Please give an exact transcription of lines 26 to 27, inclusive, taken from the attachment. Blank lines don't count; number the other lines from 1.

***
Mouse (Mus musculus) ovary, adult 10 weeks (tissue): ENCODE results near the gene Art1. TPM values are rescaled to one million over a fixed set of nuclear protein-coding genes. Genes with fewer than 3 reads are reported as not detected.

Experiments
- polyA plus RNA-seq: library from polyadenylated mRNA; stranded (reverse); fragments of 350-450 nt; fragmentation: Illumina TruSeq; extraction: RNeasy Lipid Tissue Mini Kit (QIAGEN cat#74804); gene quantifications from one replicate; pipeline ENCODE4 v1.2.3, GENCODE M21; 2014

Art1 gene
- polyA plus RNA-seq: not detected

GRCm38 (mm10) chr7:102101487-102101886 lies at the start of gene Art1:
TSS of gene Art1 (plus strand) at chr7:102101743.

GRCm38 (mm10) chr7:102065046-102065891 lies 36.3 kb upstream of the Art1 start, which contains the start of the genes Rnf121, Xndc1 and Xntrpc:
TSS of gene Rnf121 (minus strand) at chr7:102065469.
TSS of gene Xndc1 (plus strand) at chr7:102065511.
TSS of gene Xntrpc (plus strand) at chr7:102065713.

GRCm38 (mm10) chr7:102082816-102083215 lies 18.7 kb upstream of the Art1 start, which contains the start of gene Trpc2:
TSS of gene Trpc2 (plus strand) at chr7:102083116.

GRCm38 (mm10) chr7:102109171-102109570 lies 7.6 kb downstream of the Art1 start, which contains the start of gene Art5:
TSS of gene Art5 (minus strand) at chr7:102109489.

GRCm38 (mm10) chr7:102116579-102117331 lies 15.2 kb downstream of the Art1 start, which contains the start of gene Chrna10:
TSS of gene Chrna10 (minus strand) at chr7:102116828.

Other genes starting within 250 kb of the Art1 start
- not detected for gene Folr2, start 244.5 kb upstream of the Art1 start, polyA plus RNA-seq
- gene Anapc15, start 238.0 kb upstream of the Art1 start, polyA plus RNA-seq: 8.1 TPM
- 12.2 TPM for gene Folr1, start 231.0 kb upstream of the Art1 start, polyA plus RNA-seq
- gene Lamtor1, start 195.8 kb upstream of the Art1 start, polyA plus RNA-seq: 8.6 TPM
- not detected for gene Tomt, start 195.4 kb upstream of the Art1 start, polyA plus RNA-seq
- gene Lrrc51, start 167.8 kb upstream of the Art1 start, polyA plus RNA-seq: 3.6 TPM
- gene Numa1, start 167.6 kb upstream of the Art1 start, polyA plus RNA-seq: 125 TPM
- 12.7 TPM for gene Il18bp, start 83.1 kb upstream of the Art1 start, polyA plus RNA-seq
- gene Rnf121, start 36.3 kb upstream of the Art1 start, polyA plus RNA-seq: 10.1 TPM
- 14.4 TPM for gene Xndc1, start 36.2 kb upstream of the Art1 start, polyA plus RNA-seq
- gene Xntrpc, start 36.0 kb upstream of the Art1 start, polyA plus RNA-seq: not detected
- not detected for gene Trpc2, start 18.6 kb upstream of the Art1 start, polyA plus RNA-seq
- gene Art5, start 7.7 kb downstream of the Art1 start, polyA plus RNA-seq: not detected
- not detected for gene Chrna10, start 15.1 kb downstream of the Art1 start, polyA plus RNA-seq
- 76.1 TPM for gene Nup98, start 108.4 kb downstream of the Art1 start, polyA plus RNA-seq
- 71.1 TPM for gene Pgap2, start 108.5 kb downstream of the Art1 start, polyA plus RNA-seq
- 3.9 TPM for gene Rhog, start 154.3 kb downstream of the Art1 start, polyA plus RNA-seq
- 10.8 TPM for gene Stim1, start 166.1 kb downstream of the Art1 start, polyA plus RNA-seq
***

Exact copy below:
- 12.7 TPM for gene Il18bp, start 83.1 kb upstream of the Art1 start, polyA plus RNA-seq
- gene Rnf121, start 36.3 kb upstream of the Art1 start, polyA plus RNA-seq: 10.1 TPM